Through a partnership with MagniX, Habour Air is about to become the world’s first all-electric airline. 

In March of 2019, the world’s largest seaplane operator, Habour Air, announced its intention to become world’s first completely electric airline. Together with MagniX, an aviation electric motor developer, Harbour plans to convert its entire fleet of 53 airplanes into electric aircraft by 2022.

Late last week, Habour Air announced that the first prototype of its 750 horsepower electric seaplane will be ready for its first test flight in December. Under assembly in a 1930s-era hangar at Vancouver International Airport’s South Terminal, Harbour’s first e-plane is a De Havilland DHC-2 Beaver prototype painted in electric green and indigo blue.

The latest prototype of the Habour Air’s e-plane comes in strong at 750hp following successful MagniX 350hp electric motor tests on a Cessna Caravan. The newest engine to be featured in the upcoming prototype is the magni500 with 540kW output, and is being installed in a 60-year-old De Havilland DHC-2 Beaver bush plane that originally had a radial engine.

Harbour Air was founded in 1982, and has since become a signature mode of transportation for residents in Vancouver, Seattle, Whistler and more, carrying 500,000 passengers a year for a total of over 30,000 annual flights. For years Harbour Air has focused on eco-friendliness, making itself one of the top completely carbon-neutral airlines in North America.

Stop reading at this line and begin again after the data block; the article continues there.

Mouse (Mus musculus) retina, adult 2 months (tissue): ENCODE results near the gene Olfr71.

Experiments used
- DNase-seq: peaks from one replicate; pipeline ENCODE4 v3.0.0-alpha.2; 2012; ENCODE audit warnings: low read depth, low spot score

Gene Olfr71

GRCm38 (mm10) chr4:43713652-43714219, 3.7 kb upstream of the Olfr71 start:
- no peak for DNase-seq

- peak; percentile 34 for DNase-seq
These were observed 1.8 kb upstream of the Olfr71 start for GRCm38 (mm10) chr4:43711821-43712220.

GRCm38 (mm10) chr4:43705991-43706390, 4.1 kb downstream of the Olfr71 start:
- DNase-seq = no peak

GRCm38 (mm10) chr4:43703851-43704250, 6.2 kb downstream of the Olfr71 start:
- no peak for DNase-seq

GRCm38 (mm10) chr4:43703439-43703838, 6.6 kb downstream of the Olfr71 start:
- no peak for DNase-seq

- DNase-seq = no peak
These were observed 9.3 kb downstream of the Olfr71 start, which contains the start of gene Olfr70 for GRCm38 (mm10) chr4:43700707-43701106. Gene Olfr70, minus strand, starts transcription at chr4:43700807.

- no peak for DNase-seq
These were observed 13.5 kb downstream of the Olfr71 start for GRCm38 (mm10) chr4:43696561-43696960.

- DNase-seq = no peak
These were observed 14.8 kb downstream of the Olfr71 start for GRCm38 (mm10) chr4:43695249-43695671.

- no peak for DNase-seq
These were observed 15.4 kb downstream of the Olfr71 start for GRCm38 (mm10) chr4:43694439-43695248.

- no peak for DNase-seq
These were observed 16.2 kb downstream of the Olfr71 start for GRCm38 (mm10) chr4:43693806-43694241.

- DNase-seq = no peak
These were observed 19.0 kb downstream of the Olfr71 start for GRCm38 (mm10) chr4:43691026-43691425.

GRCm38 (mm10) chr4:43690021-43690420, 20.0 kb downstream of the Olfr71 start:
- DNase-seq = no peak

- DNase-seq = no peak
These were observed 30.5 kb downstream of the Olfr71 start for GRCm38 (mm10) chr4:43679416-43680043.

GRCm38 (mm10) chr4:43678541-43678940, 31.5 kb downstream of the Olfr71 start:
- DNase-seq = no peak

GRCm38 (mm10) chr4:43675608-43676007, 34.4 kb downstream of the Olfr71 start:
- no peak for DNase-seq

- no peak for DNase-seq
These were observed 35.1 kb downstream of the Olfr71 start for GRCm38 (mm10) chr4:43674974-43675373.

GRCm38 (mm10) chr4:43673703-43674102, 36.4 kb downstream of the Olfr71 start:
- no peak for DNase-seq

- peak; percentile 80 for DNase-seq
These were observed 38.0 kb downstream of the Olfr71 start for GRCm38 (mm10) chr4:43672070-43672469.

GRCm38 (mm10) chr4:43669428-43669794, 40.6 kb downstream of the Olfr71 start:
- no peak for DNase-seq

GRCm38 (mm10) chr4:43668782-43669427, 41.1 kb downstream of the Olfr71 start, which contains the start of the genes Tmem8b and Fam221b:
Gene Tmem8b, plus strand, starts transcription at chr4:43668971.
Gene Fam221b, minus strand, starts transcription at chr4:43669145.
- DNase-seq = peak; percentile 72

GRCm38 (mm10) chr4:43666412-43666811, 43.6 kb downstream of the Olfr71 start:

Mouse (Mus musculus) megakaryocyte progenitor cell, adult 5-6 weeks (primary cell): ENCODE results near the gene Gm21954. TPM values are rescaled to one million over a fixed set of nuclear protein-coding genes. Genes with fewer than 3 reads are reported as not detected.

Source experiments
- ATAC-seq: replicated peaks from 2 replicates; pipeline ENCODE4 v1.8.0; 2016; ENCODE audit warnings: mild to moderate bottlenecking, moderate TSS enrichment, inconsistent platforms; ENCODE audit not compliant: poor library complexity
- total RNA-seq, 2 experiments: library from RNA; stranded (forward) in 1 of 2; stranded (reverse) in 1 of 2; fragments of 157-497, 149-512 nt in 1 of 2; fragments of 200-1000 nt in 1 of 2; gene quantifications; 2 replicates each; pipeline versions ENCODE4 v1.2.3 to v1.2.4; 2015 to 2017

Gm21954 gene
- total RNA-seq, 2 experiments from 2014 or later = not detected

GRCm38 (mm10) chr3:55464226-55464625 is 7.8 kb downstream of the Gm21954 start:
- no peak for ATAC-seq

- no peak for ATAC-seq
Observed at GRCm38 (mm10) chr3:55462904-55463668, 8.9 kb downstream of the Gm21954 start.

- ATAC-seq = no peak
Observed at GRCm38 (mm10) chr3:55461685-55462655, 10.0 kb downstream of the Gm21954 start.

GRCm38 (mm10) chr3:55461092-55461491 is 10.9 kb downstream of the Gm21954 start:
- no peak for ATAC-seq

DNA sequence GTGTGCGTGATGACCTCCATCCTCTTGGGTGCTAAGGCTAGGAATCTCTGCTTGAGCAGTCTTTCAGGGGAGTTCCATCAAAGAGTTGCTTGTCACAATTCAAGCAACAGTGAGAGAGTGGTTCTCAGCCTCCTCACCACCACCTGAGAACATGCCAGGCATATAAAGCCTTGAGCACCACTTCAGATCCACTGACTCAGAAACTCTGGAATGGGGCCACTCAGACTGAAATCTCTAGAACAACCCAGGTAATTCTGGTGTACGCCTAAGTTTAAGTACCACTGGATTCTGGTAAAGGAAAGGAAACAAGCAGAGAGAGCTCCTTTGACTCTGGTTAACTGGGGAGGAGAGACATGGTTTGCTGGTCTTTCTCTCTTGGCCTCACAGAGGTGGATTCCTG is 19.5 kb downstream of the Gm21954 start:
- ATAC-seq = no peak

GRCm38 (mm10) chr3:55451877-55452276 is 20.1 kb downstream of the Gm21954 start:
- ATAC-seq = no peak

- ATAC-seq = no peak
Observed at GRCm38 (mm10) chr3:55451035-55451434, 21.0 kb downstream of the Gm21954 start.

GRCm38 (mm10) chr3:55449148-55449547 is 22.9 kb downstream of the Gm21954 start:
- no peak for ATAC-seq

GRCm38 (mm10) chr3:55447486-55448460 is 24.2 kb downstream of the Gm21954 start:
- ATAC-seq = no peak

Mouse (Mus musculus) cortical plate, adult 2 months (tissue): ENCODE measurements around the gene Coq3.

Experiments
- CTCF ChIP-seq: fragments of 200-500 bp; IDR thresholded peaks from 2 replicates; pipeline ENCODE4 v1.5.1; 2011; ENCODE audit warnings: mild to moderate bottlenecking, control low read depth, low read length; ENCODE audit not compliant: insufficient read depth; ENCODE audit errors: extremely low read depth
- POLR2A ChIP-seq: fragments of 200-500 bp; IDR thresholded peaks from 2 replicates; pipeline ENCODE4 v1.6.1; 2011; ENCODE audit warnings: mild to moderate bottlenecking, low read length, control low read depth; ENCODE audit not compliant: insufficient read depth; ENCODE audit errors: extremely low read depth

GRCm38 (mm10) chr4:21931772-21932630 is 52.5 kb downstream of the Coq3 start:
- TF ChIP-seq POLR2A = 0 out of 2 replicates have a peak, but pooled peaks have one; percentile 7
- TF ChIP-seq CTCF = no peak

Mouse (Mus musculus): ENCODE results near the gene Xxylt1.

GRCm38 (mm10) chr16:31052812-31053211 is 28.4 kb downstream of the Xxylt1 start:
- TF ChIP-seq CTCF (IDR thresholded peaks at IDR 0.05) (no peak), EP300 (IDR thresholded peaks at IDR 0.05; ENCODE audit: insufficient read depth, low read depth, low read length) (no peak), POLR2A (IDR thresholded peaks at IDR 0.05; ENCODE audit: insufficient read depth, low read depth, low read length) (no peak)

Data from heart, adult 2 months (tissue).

Said Greg McDougell, founder and CEO of Habour Air:

“Through our commitment to making a positive impact on people’s lives, the communities where we operate and the environment, we are once again pushing the boundaries of aviation by becoming the first aircraft to be powered by electric propulsion.”

Rush hour at Harbour Air’s Fraser River runway, adjacent to Vancouver International Airport’s South Terminal.

CEO of MagniX Roei Ganzarski hopes that his company will be able to cause disruptions throughout the regional airline industry by allowing for cleaner, more reliable, and more cost-effective means of flight. So far, the company has developed two types of output motors, as well as begun to make connections with other electric regional aircraft companies such as Eviation. Said Ganzarski:

“This is about building a generational business that will have a positive impact on society. We want to be able to tell our grandkids that they’re all flying on clean, low-cost aircraft because of what we did in 2018 and 2019.”

A MagniX Electric Motor installed on a Cessna-class plane.

Why it’s important: Although converting to a completely electric fleet as early as 2022 may seem like a lofty goal, the test flight of Habour Air’s first electric plane is coming up right on schedule. With continued success, MagniX will make a name for itself in the aviation electric motor industry, eventually possibly expanding into UAM aircraft as well.

Sources // Bloomberg, AvWeb

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